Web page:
Ah, Fall. Season of new beginnings, of pristine notebooks and sharpened pencils. I know we’re supposed to feel freshly reborn in Spring, but for me, it’s Fall: seventeen years of new outfits, new supplies, and new classrooms has oriented me so that I’m at my most optimistic when the leaves start changing.
I loved school, and I loved the start of each school year: finding my new classroom and meeting the teacher, arranging things just-so in my new desk, looking over the pile of books assigned. There’s something deeply enticing about a pile of fresh textbooks, an implicit promise and demand: “Here is what we will be teaching you; here is what we will expect you to learn. There will be a test later.” I like having clear expectations and defined goals; I like progress reports and performance metrics and pushing myself to learn the most, to get the highest score, to be the best.
Our recent spate of star-gazing got me reminiscing about how and when I got interested in astronomy, and I can pin it to a specific incident, and an excellent teacher: Mrs. Hunsicker, from third grade. When I was 8, it was my fondest wish to grow up and be just like Mrs. Hunsicker, I loved her that much. When I reminisce about the idylls of back-to-school time, the room I picture myself in is that third-grade classroom. Something felicitous happened that year, a burgeoning mind met with a talented, nurturing teacher.
It was early in the school year, one afternoon when our class was just back from library time. Mrs. H. announced a new unit studying the solar system. She wanted volunteers to prepare a report on each of the planets to present to the class. “So, who would like to study Mercury?” she asked. I, being such the Hermione, shot my hand into the air; she picked another kid. “Venus?” Again, I volunteered, and was overlooked. Even at that young age, I was not accustomed to being overlooked by teachers. When Earth came and went and I wasn’t picked, Mrs. H. could see I was getting annoyed. “Kari, I’m not going to give you one of the planets,” she said. “I saw the book you got in the library today, and I have a special assignment for you.” The class looked around at me, and I blushed, but was pleased by the attention. Rather than ignoring me, Mrs. H. was singling me out for a special assignment. That was more like it!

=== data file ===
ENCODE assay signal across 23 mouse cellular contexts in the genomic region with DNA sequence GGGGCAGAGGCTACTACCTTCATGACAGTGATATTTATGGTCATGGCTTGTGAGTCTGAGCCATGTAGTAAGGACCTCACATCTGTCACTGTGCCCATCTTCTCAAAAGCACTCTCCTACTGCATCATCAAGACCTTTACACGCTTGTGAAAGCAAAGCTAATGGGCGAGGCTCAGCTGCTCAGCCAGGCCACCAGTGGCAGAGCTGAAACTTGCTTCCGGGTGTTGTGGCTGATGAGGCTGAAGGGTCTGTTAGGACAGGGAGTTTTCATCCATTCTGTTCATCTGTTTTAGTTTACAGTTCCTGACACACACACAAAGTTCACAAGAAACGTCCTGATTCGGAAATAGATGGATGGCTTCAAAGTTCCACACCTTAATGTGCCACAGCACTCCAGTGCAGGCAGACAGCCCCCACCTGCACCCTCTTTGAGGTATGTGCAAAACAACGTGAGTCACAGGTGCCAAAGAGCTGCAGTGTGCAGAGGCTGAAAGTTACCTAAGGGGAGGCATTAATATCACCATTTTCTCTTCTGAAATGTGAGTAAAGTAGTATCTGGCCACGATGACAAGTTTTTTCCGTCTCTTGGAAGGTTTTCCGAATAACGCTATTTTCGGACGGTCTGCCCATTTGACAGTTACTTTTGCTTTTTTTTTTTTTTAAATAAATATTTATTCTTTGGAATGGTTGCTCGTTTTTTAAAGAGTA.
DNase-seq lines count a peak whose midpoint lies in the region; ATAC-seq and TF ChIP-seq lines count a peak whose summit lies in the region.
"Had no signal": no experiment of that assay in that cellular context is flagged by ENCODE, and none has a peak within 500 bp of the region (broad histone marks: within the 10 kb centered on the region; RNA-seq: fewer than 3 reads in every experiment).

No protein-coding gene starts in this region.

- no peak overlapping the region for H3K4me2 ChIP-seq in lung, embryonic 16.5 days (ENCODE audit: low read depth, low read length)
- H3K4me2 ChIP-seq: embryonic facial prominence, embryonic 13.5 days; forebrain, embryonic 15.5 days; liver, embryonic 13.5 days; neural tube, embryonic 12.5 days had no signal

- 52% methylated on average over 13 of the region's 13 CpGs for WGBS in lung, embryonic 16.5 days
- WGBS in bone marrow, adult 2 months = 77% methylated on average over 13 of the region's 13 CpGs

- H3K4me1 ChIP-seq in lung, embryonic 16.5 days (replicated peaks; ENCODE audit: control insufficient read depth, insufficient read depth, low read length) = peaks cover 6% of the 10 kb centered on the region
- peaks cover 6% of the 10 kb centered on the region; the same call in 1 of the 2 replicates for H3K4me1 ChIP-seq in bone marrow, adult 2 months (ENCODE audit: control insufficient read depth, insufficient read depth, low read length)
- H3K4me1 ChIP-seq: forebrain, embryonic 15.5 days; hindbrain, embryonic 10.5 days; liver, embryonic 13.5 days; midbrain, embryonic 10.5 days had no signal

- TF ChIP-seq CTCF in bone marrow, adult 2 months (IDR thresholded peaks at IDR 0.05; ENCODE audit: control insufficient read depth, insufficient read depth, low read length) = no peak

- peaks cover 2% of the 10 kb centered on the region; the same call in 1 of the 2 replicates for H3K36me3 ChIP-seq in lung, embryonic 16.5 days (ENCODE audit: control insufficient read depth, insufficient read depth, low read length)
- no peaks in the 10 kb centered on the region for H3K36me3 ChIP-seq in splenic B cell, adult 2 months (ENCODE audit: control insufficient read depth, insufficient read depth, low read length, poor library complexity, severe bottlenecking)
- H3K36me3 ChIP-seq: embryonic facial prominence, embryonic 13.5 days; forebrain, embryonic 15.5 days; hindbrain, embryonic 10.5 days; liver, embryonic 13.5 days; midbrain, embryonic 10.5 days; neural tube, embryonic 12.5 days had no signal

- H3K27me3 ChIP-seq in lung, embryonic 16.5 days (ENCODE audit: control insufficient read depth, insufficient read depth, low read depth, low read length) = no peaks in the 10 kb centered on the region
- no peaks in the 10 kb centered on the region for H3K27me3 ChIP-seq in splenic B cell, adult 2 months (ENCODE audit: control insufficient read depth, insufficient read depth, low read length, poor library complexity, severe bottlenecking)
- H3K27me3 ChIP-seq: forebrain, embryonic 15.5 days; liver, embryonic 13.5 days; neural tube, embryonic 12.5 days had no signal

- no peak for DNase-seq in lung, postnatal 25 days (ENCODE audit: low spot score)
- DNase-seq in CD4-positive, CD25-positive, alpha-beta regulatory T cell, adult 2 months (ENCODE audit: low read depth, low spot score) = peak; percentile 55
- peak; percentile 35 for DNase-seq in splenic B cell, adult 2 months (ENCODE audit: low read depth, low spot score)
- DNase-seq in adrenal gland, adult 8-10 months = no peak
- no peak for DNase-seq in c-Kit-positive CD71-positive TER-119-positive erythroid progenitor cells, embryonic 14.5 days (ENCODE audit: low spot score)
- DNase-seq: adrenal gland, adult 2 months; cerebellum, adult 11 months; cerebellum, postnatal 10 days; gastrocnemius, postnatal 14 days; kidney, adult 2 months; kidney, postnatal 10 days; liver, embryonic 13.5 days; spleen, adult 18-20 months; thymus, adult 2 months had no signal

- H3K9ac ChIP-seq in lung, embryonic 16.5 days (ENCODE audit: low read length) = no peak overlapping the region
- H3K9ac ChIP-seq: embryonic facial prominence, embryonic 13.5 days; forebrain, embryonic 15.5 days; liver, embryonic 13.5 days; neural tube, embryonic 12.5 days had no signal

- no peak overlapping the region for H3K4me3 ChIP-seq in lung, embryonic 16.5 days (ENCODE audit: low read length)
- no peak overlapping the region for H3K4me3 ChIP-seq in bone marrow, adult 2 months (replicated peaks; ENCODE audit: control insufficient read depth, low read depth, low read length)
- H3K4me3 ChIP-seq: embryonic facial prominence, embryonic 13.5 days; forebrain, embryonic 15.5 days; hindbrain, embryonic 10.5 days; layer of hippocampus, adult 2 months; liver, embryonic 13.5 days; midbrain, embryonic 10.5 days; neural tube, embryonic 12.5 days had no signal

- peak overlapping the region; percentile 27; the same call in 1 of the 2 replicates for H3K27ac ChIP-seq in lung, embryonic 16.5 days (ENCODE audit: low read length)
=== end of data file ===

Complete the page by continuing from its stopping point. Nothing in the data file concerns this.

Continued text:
The book I’d checked out that day was D’Aulaires’ Book of Greek Myths, and the special assignment was to report on the meanings of the planets’ names. With that little bit of teacher-magic, tying my interest in one topic to another, Mrs. H. cemented for me a lifelong interest in both subjects. She made it personal for me, gave me an ownership interest in the whole solar system. Later that year, we would take a field trip to the Planetarium and watch as Carl Sagan spelled out the mathematical formula that made it next to certain there was other life out there in the vast reaches of space. I recall this as the first instance of a new idea blowing my mind; I was dizzy at the thought of it. The universe was so much more enormous than I had ever thought! I remember Dr. Sagan with great fondness, as the first person to ever make me think about the possibilities of Out There. In this one school year, my horizons expanded from the environs of home and school, to the orbit of cold Pluto, and then to the ends of the Universe. What a priceless gift!